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St Mary the Virgin

Tyndall's Park

Clifton, Bristol

In the fashionable suburb of Clifton, amid the large villas, a mission church was built of iron in 1865. Plans were drawn up for a permanent church by the celebrated architect James Piers St Aubyn, his only church in Bristol, and building was slow, 1870-81. His planned steeple, similar in appearance to that built at Christ Church, never rose above the basement stage and serves as a rather enormous NW porch.

Concerns about the stability of the building brought in John Bevan and he rebuilt part of the nave and chancel, completed 1909. It survived in use until 1976 when the parish was joined to St Saviour. The joint parish purchased the redundant Highbury Chapel c1975 which in turn was restored and rededicated to St Saviour & St Mary, Cotham to replace both buildings. The BBC purchased the Tyndall's Park church for use as a scenery store. The interior was subdivided and a new entrance created in the north aisle. The church was acquired in the mid-1990s by a free-church congregation, and now in use as the Woodlands Christian Centre. Work began in July 2000 to convert the upper floor into supported housing and the ground floor is to be retained for worship.

The exterior, here photographed in July 2000, is of warm pinkish sandstone. The site slopes considerably and vestries and rooms were created under the church on the south side. The west front has a large portal and above a stunning rose window. The nave is tall and spacious, four bays long, with three-light clerestory windows. The chancel is a little lower and has north and south transepts. Between the porch and the north transept, the BBC created huge delivery doors, which make no attempt to blend into the original design and removed a window. This view too is likely to change, as I am sure roof-lights will be inserted, and the clerstory windows are made to open. When the scaffolding disappears I will return to take another picture for this page, I hope the church remains externally reasonably intact. The pay-off I hope will be the cleaning and restoration of the stonework of the west front.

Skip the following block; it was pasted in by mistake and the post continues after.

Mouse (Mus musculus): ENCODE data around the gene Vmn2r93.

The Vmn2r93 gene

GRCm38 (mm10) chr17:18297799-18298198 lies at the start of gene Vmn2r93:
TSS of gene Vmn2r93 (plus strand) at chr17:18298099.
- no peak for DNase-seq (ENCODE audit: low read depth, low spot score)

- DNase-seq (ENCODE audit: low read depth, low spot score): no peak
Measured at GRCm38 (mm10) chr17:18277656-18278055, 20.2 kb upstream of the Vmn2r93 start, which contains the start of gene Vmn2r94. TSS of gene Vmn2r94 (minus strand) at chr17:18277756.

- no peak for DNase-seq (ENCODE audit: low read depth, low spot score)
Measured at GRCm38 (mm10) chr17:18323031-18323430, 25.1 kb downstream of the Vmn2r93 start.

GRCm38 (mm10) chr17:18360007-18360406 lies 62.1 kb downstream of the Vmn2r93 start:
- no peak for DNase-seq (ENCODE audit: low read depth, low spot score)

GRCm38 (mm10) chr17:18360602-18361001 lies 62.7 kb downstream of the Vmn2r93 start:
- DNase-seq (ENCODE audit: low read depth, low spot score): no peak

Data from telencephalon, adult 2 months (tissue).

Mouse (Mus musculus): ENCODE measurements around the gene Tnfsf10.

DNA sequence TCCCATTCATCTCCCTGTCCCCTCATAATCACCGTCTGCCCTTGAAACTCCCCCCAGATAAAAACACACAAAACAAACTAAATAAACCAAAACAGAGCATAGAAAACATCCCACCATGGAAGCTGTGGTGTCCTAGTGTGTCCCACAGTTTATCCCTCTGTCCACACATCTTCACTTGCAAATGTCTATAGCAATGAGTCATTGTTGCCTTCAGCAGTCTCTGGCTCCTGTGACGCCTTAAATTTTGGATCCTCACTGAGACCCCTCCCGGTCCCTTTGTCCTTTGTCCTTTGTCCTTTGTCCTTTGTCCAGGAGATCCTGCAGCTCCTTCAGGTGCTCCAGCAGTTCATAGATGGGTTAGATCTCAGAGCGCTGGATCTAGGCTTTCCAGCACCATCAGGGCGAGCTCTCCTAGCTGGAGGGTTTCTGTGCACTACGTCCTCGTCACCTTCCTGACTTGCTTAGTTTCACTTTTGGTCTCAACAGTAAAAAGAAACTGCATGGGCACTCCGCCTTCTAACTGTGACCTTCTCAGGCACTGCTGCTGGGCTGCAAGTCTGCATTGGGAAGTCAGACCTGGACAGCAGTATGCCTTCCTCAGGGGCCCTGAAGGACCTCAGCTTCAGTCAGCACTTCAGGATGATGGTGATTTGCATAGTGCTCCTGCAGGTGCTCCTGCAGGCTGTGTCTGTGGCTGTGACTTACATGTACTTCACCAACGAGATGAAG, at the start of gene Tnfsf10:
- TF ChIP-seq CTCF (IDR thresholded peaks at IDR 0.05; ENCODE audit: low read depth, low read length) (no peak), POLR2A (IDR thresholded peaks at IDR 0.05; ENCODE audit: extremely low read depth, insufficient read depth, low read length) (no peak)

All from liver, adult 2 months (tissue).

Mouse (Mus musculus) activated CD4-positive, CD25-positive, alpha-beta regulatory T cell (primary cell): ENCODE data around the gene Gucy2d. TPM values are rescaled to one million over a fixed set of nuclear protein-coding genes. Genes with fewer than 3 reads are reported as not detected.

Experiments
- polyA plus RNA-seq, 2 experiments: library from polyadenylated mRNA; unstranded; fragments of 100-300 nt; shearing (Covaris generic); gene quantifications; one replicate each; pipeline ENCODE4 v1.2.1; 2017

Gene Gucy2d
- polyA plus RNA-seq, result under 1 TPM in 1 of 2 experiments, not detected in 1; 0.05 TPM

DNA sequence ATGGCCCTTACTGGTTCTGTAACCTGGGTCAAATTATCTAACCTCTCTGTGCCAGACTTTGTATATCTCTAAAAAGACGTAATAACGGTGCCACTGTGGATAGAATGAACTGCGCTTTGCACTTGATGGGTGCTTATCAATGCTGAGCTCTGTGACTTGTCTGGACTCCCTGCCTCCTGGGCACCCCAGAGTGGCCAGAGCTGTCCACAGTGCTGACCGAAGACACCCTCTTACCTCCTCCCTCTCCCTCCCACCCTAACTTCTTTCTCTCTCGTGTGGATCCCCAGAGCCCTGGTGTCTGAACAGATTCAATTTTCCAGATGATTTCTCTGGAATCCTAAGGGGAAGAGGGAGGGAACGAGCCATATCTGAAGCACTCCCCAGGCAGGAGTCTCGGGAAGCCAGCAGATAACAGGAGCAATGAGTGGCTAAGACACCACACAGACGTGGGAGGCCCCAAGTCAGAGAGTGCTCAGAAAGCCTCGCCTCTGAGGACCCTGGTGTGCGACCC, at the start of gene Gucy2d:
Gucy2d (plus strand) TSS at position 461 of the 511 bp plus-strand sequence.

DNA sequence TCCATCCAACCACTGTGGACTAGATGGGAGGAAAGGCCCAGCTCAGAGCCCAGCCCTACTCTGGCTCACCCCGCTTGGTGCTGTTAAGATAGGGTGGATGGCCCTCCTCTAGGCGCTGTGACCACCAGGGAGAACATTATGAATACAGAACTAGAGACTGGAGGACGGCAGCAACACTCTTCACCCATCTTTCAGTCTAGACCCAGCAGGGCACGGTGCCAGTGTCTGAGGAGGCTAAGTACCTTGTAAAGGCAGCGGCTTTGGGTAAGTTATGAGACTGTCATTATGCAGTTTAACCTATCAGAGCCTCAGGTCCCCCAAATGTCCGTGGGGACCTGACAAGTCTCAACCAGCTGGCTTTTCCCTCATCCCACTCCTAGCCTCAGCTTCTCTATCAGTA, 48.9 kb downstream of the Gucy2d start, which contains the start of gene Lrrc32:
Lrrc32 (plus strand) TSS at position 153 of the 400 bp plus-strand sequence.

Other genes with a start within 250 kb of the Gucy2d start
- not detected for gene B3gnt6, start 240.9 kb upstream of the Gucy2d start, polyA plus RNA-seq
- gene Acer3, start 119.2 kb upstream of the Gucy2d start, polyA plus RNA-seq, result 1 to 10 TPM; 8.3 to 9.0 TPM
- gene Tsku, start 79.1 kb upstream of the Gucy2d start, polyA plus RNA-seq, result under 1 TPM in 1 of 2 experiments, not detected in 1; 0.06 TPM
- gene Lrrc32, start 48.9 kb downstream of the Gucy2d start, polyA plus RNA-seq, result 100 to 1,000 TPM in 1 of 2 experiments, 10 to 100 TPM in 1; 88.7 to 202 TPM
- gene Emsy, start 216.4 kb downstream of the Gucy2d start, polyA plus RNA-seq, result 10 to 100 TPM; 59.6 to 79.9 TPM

The interior was notably wide and spacious, but this view will never be possible again. The BBC inserted the cruellest concrete ceiling/floor into this space, approximately two-thirds of the way up the arches, presumably using the aisle walls to help carry the weight. Above this today's construction goes on. I had the chance to look inside the delivery doors in July 2000 and was equally surprised to see that the stained glass survives in the windows.

My last visit to the church before this was when I was at school, in 1971 before it closed. I enjoyed the polished piers, the odd "Boxgrove Priory" styled arches between the chancel and the transepts, the unplastered walls and the fabulous stained glass, especially that in the west rose and the chancel east window with its unusual tracery.

(If anyone can help with some accurated dates in the history of the church please get in touch.)

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page created 9th September 2000